Dear diary

Post-16 students record school life for personal CDs. Michael Shaw explains

Video diaries filmed on pocket-sized cameras are helping a special school in Hertfordshire keep track of its pupils' progress.

Post-16 students at Watling View School in St Albans have been using miniature digital cameras to record one-minute films of their work and their thoughts. The school has been experimenting with the pound;80 Intel gadgets since the start of the new year, and staff say they have become invaluable for pupils' portfolios and academic development.

Students film scenes in and outside the school, and then pass the cameras to teachers who edit the footage and play it back on interactive whiteboards to individuals or the whole class.

The videos are then recorded on to CDs which can be viewed by the pupils'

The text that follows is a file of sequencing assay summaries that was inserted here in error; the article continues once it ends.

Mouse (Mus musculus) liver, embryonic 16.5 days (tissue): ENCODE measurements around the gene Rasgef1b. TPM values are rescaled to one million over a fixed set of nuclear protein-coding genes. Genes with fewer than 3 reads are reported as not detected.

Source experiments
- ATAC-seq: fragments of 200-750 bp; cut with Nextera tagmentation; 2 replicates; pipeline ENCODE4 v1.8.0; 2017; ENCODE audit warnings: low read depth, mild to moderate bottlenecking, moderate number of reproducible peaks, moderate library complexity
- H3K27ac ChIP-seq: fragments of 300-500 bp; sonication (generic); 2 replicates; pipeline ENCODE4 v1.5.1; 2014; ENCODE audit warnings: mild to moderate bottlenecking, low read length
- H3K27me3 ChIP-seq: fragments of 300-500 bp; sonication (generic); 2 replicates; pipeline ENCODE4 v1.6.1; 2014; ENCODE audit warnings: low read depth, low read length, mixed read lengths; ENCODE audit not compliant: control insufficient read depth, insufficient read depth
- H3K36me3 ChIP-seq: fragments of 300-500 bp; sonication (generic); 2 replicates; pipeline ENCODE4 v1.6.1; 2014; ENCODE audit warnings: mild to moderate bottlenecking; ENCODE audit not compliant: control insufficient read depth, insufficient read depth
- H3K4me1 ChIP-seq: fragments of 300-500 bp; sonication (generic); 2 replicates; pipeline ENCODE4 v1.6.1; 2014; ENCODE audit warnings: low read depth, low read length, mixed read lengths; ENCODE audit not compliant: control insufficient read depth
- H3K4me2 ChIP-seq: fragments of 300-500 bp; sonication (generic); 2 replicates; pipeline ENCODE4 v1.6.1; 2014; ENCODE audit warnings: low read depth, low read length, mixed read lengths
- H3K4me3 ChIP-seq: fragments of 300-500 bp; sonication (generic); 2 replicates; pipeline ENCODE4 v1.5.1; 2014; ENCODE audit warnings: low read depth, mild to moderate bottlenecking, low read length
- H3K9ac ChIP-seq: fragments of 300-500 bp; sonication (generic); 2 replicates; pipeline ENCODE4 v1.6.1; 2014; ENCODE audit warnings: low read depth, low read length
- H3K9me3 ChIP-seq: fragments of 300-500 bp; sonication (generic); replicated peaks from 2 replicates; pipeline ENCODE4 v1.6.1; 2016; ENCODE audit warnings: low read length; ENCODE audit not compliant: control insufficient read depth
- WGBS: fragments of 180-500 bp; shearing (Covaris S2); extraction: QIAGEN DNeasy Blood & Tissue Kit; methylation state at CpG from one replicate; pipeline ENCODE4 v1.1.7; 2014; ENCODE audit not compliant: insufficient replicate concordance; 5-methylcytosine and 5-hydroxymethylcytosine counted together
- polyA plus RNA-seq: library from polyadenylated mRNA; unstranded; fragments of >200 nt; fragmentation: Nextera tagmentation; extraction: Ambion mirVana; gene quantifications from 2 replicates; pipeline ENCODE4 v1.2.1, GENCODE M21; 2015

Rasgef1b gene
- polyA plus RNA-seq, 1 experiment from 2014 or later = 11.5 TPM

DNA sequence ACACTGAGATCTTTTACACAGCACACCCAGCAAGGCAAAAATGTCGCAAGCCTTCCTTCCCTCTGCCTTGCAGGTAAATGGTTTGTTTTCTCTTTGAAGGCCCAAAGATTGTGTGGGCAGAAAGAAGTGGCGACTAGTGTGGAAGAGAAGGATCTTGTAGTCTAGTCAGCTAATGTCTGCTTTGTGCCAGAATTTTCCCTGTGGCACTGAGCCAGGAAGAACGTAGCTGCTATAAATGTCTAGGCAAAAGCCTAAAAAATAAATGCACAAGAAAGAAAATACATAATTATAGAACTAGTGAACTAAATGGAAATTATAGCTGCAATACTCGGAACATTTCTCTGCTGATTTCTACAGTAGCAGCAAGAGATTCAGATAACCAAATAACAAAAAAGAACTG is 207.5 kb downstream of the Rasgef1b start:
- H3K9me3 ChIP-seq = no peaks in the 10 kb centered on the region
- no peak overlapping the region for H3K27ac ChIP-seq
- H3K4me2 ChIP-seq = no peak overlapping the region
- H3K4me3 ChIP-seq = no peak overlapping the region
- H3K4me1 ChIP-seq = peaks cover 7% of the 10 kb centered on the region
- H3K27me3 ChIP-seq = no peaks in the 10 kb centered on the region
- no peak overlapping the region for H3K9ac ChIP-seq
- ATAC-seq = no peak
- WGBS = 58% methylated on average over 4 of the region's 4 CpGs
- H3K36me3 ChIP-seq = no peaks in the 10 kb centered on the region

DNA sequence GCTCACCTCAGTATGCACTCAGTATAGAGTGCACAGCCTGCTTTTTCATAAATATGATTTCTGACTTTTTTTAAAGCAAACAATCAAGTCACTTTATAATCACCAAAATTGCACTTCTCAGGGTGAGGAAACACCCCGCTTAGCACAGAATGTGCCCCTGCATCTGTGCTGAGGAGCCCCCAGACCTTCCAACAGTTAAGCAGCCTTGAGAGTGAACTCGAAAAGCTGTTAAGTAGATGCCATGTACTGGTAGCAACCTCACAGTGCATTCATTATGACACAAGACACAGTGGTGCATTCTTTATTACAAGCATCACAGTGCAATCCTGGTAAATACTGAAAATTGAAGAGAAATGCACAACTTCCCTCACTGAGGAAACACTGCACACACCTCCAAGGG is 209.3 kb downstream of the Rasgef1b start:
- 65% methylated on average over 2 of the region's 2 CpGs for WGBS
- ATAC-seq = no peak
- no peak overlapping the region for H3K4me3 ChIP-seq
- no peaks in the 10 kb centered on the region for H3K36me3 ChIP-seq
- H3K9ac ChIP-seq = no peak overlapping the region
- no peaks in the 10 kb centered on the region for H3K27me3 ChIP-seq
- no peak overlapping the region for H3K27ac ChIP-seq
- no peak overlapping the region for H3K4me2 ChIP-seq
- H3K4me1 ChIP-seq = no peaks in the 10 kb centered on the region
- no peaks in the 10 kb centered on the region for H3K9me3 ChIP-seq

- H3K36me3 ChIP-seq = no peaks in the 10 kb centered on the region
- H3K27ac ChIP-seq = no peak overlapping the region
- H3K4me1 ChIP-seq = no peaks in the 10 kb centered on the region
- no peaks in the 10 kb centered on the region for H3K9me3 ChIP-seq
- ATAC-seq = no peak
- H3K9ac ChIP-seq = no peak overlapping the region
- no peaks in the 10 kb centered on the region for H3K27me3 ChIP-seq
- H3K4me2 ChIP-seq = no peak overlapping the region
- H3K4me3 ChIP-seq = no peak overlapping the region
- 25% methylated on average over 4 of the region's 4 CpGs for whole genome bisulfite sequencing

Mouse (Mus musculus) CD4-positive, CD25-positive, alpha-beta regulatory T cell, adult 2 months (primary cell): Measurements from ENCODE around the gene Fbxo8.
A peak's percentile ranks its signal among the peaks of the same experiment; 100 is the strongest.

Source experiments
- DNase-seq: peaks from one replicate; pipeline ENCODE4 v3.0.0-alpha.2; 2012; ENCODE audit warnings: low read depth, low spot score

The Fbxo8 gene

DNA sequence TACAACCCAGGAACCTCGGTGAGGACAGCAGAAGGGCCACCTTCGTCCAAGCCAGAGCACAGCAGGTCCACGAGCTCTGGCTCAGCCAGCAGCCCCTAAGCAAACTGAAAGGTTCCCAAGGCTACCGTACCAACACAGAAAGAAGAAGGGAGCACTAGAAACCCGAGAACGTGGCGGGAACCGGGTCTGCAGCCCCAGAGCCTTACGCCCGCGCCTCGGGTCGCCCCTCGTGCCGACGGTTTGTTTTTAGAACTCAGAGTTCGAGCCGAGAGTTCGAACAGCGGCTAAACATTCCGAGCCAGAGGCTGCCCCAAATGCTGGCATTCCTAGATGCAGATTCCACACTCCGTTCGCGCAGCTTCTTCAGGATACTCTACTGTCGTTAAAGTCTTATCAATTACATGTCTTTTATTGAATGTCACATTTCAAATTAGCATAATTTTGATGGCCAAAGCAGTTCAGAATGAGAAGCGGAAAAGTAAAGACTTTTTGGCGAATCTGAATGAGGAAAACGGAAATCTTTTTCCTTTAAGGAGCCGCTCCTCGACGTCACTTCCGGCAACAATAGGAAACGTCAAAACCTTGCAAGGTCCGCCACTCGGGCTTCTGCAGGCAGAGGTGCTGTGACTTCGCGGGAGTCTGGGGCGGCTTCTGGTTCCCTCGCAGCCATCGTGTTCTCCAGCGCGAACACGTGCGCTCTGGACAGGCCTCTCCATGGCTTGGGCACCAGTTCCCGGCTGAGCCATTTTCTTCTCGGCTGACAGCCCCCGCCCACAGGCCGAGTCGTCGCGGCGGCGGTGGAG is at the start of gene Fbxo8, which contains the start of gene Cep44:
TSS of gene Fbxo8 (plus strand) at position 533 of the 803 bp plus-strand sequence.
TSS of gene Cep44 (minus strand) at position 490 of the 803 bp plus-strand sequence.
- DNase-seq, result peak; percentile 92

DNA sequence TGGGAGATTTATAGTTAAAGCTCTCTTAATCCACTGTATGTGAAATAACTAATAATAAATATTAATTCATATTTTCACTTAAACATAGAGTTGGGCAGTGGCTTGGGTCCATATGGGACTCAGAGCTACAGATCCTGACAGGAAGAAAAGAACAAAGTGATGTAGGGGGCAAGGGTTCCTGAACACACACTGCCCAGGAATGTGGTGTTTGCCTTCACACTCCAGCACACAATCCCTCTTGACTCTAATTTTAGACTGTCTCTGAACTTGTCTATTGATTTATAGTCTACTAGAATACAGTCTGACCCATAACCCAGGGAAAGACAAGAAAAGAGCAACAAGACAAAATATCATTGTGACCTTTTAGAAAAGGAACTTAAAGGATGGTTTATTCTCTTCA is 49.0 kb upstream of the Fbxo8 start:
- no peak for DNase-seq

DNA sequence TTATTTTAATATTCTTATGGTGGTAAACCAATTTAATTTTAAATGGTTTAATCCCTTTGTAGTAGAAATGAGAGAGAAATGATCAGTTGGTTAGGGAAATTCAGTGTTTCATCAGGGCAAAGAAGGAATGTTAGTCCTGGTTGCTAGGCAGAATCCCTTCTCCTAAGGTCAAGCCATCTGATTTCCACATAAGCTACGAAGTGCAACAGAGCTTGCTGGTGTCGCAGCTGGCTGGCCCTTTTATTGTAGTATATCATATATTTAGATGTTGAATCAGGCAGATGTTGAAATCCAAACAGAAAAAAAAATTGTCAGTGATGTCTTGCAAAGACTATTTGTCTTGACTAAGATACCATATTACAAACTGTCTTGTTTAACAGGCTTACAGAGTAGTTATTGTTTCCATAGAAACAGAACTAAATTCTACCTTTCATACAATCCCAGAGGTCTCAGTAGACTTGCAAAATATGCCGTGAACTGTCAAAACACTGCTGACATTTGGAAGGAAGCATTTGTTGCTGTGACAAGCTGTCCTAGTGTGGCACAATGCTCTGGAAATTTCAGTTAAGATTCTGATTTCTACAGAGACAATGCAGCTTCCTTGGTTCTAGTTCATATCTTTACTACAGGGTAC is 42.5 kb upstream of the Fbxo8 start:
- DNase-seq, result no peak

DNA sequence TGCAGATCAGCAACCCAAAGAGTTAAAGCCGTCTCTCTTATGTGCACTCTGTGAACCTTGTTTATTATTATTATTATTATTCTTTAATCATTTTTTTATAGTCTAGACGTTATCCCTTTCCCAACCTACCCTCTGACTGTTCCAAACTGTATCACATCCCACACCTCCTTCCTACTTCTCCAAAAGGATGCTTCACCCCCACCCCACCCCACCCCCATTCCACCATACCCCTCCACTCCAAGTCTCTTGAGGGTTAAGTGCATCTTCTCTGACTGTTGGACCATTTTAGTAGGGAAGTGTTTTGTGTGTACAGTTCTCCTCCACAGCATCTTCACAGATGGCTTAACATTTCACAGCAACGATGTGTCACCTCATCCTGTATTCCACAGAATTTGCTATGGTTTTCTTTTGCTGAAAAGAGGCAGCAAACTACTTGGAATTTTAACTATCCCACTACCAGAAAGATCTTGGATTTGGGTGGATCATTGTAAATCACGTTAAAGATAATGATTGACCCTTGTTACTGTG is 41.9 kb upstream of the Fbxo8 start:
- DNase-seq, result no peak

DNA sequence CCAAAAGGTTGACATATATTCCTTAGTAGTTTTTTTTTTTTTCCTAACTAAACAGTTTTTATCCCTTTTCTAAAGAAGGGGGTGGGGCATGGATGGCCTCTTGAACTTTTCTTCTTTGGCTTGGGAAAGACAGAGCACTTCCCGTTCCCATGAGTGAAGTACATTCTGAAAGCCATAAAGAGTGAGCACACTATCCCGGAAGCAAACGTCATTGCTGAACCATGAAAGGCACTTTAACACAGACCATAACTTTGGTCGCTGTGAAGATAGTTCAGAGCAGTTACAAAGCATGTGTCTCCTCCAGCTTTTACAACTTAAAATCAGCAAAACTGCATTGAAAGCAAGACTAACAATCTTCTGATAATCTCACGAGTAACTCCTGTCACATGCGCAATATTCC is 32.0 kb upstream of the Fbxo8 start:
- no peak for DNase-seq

families or colleges interested in taking on a particular student. Post-16 teacher Robert Good, who has been running the project, says the video diaries are especially useful with pupils who have learning difficulties, but adds that the approach could work in mainstream schools as well.

"The videos seem to be having a huge impact because they are a great motivator, and it means pupils can look back and see how far they've come," he says.

"When students do work experience they can come back and share what they've done with the class. One of my students was stacking shelves in a supermarket, so I took a camera along and helped him film the job."

Watling View is now planning to use the video diary approach with younger students and has been sharing its findings with other special schools in Hertfordshire.

The scheme has been applauded by Professor John MacBeath of Cambridge University, who believes videos should play a greater role in school evaluation.

He says video evidence is "tremendously informative" and should replace in-class assessment by inspectors.

Although Intel has discontinued the particular cameras used at Watling View, students and staff are impressed with the technology's potential.

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